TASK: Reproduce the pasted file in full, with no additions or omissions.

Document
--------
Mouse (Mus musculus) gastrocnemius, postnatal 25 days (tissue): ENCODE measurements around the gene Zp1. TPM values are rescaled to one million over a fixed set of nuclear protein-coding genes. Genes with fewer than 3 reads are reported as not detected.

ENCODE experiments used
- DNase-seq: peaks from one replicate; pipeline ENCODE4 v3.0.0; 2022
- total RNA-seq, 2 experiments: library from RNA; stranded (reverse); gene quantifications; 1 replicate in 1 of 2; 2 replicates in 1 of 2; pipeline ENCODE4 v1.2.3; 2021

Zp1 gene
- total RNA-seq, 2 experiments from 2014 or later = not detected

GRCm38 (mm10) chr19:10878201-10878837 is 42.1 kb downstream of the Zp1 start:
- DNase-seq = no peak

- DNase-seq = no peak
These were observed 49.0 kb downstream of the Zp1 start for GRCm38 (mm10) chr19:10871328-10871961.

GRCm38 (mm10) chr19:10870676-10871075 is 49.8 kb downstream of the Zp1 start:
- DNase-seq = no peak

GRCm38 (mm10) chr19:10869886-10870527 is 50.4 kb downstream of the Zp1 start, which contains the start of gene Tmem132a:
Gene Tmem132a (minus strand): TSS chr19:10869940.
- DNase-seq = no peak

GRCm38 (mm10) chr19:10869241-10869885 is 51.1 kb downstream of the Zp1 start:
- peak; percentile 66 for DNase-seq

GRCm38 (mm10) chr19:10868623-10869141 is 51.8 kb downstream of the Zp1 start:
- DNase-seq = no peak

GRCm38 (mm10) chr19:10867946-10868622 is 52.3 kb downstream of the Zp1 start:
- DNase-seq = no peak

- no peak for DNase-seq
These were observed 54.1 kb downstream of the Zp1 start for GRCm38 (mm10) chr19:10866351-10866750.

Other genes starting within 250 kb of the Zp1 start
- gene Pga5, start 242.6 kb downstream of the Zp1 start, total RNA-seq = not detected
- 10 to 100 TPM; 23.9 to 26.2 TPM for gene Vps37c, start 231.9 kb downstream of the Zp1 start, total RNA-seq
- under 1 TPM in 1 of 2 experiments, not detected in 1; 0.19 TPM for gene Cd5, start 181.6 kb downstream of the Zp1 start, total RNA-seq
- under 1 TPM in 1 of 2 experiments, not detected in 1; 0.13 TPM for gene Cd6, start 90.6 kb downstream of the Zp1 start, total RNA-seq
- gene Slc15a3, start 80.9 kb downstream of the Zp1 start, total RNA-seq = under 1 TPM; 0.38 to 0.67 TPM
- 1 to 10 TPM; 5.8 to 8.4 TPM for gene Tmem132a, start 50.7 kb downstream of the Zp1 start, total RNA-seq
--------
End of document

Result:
Mouse (Mus musculus) gastrocnemius, postnatal 25 days (tissue): ENCODE measurements around the gene Zp1. TPM values are rescaled to one million over a fixed set of nuclear protein-coding genes. Genes with fewer than 3 reads are reported as not detected.

ENCODE experiments used
- DNase-seq: peaks from one replicate; pipeline ENCODE4 v3.0.0; 2022
- total RNA-seq, 2 experiments: library from RNA; stranded (reverse); gene quantifications; 1 replicate in 1 of 2; 2 replicates in 1 of 2; pipeline ENCODE4 v1.2.3; 2021

Zp1 gene
- total RNA-seq, 2 experiments from 2014 or later = not detected

GRCm38 (mm10) chr19:10878201-10878837 is 42.1 kb downstream of the Zp1 start:
- DNase-seq = no peak

- DNase-seq = no peak
These were observed 49.0 kb downstream of the Zp1 start for GRCm38 (mm10) chr19:10871328-10871961.

GRCm38 (mm10) chr19:10870676-10871075 is 49.8 kb downstream of the Zp1 start:
- DNase-seq = no peak

GRCm38 (mm10) chr19:10869886-10870527 is 50.4 kb downstream of the Zp1 start, which contains the start of gene Tmem132a:
Gene Tmem132a (minus strand): TSS chr19:10869940.
- DNase-seq = no peak

GRCm38 (mm10) chr19:10869241-10869885 is 51.1 kb downstream of the Zp1 start:
- peak; percentile 66 for DNase-seq

GRCm38 (mm10) chr19:10868623-10869141 is 51.8 kb downstream of the Zp1 start:
- DNase-seq = no peak

GRCm38 (mm10) chr19:10867946-10868622 is 52.3 kb downstream of the Zp1 start:
- DNase-seq = no peak

- no peak for DNase-seq
These were observed 54.1 kb downstream of the Zp1 start for GRCm38 (mm10) chr19:10866351-10866750.

Other genes starting within 250 kb of the Zp1 start
- gene Pga5, start 242.6 kb downstream of the Zp1 start, total RNA-seq = not detected
- 10 to 100 TPM; 23.9 to 26.2 TPM for gene Vps37c, start 231.9 kb downstream of the Zp1 start, total RNA-seq
- under 1 TPM in 1 of 2 experiments, not detected in 1; 0.19 TPM for gene Cd5, start 181.6 kb downstream of the Zp1 start, total RNA-seq
- under 1 TPM in 1 of 2 experiments, not detected in 1; 0.13 TPM for gene Cd6, start 90.6 kb downstream of the Zp1 start, total RNA-seq
- gene Slc15a3, start 80.9 kb downstream of the Zp1 start, total RNA-seq = under 1 TPM; 0.38 to 0.67 TPM
- 1 to 10 TPM; 5.8 to 8.4 TPM for gene Tmem132a, start 50.7 kb downstream of the Zp1 start, total RNA-seq